‘We didn’t have much space or much means, and looking back, I recognise that creativity, drawing and making pictures was my way of having some say over my circumstances,’ he said.
His grandmother, Lee Jenkins, revealed Christian went into her care unexpectedly, and that growing up without a ‘consistent’ mother had been hard on him.
But Christian said he didn’t see his mother as an ‘antagonist,’ and revealed going to see the Lion King with her as a child ignited his interest in animation.
In one illustration by Christian, a red-headed soldier wearing an American-style Army cap is seen holding his young son aloft as a woman watches on crying from a window, in a likely reference to Meghan and Harry, who served in Afghanistan with the Blues and Royals. The words read: ‘This is your bench, Where life begins, For you and our son, our baby, our kin’
Another image features a father with his baby boy sleeping on a lounger outside. A media release said the book featured a ‘diverse group of fathers and sons’
A second illustration showing the red-headed soldier, with the caption ‘This is your bench, Where life begins, For you and our son our baby, our kin’
While his children book’s illustrations have been prolific, Christian was set to work for animation studios after studying animation at the California Institute of the Arts.
The Sacramento-based artist earned himself internships at The Pixar Animation Studios, where he was asked to do some drawings heart-warming animated movie Up, which was released in 2009.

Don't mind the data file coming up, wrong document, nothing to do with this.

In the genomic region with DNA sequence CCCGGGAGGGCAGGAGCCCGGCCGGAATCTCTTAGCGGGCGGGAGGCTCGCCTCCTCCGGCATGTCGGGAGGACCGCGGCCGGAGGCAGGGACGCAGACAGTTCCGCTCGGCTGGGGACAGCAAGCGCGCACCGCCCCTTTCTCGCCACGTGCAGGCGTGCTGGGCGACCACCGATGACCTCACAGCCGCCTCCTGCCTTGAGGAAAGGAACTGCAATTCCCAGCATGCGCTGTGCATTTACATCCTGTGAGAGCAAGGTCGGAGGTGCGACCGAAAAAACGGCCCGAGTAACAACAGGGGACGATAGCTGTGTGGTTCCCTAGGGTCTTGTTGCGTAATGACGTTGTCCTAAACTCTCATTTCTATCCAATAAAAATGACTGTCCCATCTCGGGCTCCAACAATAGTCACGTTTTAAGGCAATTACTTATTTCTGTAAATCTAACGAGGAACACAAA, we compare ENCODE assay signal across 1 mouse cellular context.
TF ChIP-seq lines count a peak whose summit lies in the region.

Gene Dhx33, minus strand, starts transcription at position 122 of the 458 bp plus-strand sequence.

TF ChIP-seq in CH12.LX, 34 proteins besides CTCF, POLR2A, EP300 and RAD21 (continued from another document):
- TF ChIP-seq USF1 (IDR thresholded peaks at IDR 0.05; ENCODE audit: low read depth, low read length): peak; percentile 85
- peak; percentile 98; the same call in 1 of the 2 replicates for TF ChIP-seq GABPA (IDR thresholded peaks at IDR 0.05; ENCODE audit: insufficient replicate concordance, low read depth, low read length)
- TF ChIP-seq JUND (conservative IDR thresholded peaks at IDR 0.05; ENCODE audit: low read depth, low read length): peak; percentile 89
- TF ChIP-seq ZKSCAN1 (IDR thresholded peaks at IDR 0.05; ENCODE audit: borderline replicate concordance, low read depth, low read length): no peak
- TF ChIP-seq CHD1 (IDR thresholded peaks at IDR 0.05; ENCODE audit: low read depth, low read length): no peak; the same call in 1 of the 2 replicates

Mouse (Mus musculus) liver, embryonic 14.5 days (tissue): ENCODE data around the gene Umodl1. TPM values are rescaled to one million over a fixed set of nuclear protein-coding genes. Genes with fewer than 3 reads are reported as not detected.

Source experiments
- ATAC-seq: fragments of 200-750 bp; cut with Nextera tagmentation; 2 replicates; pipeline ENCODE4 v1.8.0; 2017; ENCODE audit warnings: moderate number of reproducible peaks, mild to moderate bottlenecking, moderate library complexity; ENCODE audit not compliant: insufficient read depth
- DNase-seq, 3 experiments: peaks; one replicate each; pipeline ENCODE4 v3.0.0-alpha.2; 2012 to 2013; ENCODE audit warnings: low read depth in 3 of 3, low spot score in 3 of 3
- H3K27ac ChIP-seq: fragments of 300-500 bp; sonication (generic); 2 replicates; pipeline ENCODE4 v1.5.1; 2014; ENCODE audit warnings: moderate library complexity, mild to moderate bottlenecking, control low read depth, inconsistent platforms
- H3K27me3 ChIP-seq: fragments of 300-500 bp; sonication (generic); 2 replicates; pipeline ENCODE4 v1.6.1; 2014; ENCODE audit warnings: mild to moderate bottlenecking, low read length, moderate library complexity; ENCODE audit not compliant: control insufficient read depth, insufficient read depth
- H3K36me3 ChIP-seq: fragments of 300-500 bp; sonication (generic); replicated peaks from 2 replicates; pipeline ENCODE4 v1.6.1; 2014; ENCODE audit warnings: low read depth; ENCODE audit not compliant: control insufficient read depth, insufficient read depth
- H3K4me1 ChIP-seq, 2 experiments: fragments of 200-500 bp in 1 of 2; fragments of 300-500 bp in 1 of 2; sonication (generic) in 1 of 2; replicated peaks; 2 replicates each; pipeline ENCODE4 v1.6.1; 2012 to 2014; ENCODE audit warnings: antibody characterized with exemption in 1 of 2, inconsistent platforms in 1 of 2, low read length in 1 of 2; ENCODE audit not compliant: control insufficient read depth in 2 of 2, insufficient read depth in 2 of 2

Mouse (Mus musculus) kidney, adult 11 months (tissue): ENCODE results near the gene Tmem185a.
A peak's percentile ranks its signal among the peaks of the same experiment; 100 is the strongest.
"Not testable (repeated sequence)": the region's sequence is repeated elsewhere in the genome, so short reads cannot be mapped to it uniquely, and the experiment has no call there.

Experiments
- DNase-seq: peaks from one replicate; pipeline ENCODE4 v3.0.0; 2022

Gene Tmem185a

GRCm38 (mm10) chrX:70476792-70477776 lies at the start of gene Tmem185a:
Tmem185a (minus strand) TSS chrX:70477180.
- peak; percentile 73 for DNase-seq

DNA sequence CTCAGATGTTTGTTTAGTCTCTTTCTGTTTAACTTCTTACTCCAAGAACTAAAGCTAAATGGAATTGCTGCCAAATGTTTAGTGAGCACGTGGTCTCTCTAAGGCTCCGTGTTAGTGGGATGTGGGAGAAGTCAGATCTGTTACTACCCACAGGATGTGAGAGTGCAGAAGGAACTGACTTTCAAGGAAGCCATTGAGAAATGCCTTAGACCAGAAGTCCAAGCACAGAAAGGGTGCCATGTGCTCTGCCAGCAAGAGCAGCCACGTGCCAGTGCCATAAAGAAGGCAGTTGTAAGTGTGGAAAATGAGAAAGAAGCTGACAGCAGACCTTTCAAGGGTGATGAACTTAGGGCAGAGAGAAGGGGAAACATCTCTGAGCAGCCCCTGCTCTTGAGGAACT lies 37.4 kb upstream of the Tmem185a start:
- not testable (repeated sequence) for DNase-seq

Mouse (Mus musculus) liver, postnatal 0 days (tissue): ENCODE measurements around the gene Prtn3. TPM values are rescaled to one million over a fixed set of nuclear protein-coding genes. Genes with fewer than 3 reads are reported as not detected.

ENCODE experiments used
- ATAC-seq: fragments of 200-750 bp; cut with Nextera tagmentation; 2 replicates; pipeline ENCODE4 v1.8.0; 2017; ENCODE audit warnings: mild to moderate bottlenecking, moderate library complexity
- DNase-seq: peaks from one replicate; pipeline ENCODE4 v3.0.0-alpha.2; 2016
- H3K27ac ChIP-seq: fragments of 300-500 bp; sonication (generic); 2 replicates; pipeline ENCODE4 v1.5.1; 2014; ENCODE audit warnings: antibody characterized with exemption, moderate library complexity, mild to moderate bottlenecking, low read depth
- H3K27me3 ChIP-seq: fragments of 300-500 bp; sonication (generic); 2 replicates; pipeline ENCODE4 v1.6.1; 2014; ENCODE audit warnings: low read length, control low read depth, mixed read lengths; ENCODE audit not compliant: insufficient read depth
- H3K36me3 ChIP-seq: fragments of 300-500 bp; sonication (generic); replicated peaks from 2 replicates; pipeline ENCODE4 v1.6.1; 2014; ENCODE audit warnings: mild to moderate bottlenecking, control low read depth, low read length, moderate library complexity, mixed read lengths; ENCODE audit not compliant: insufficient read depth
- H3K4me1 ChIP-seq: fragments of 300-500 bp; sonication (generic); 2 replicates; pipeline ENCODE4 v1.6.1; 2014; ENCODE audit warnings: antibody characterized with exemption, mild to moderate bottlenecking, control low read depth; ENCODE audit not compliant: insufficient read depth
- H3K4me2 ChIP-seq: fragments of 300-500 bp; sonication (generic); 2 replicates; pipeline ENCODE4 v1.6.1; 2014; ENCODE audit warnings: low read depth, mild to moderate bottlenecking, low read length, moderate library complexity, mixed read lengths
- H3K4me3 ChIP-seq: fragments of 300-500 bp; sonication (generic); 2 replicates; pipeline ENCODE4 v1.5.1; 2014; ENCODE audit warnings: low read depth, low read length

Up’s director Pete Doctor spotted his illustrations and asked Christian to make the children’s book version of the film. As well as working for Pixar, Christian also worked for the Sesame Street workshop.
This launched a prolific career which saw Christian undertake several projects, including illustrating more books, and teaching children art.
In an interview with children literature website Brightly, Christian opened up about his love of art.
Christian won several awards for his illustrations for Last Stop on Market Street, by Matt De la Pena
The illustrator produced You Matter, in 2020, a book celebrating diversity and aiming to help parents teach their children about empathy
‘As a child, I loved making things: drawings, paintings, sculpture, anything I could get my hands on. Creativity allowed me to be in charge, to make my own rules, and create my own little world on paper,’ he said.
The artist revealed he found inspiration in vintage children’s books from the 1950s and 1960s, nature, animation, children’s art and even fine arts.
He also revealed he produced his award-winning illustrations in an old warehouse that has been reconverted into a shared artist studio.
In 2019, he told Book Riot his favourite part of designing a book was the cover. ‘There’s such an opportunity to set the scene and invite readers into the world of the story,’ he said.
‘It’s the most challenging but also the most rewarding part, because it is what gives readers a first impression, as we all know we totally judge books by their covers,’ he went on.
In 2020, he illustrated You Matter, a book that promoted seeing the world from different points of view, which aimed to help parents teach their children about empathy.